Apple has paid $60 million to Proview Technology (Shenzhen) to end a dispute over the iPad trademark in China.
The lawsuit had hampered some sales and delayed the launch of the new iPad in China. Prior to the launch, Proview requested Chinese authorities in scores of Chinese cities to order re-sellers to take all iPads off their shelves.
The court-mediated settlement, announced on the website of the Higher People's Court of Guangdong province, will allow Apple to get on with selling its popular tablet PC in one of its most important markets, analysts said.
"The settlement is great news for Apple. It just allows them to get on with business and stop being distracted. The new iPad has been so late to the China market that if they drag it any longer, Apple will stand to lose quite a bit more," said Teck-Zhung Wong, a Beijing-based analyst with technology research firm IDC.
Apple and Proview Technology (Shenzhen), a unit of Hong Kong-listed Proview International Holdings Ltd, have been negotiating to reach a settlement since the court conducted an initial hearing in February, after Apple appealed a lower court ruling against it.
Apple had said it bought ownership of the iPad trademark in various countries from Proview, once a global monitor maker, but the Chinese company argued the U.S. firm dealt with only one unit of Proview. A Chinese court ruled that Proview Technology (Shenzhen) owned the name in China. Proview, which registered the iPad trademark in China in 2001, tried in May to sue Apple in the United States, but that case was thrown out.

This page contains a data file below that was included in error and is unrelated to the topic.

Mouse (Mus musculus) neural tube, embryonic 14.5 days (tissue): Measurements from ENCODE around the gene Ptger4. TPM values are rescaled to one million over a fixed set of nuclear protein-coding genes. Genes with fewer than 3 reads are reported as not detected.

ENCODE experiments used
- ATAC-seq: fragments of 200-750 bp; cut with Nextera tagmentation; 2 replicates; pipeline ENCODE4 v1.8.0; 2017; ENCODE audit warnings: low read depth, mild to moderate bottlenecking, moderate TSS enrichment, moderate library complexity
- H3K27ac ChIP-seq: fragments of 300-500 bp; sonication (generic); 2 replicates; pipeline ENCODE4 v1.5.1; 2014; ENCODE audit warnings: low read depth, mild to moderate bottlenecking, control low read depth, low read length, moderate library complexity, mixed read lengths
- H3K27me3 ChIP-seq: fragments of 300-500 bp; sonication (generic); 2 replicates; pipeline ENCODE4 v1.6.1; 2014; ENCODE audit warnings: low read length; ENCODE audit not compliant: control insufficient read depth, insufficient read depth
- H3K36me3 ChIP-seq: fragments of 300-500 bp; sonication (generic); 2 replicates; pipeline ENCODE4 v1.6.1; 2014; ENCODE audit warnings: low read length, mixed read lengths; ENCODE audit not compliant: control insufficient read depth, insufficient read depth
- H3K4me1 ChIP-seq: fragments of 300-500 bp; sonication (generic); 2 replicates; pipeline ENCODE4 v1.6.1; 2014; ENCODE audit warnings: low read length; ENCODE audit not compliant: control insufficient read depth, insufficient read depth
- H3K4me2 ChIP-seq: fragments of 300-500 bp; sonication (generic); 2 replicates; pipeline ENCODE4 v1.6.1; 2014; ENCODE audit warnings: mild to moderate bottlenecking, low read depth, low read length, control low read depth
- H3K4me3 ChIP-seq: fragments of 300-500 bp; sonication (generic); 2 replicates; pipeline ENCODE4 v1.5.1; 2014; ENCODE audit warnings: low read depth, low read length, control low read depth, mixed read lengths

An Apple spokeswoman declined to comment on Monday.
The iPad dominates China's tablet PC market with more than 70 percent market share, though Lenovo Group Ltd's Lepads and Samsung Electronics Co Ltd's Galaxy Tabs have been gaining traction.
Apple is experiencing heady growth in Greater China - China, Hong Kong and Taiwan - with second-quarter sales in the region increasing several-fold to $7.9 billion. From the launch of the iPad in the third quarter of 2010 to March this year, Apple shipped more than 6 million iPads to mainland China, according to IDC.
For Proview - which local media had said was seeking as much as 10 billion yuan ($1.57 billion) from Apple - and its creditors, the settlement should be welcomed, some lawyers said.
The $60 million will be paid into a court-designated account and used to pay Proview's creditors, said a source familiar with the situation. In March, Taiwan's Fubon Insurance, one of several Proview creditors and a unit of Fubon Financial Holding Co Ltd, applied for bankruptcy proceedings against Proview because of $8.68 million in outstanding debt.
"The settlement fee is not bad for Proview, because although Proview owns the trademark, it was Apple, not Proview, who created the brand's value," said Chen Jihong, a Beijing-based intellectual property rights lawyer at Zhong Lun Law Firm.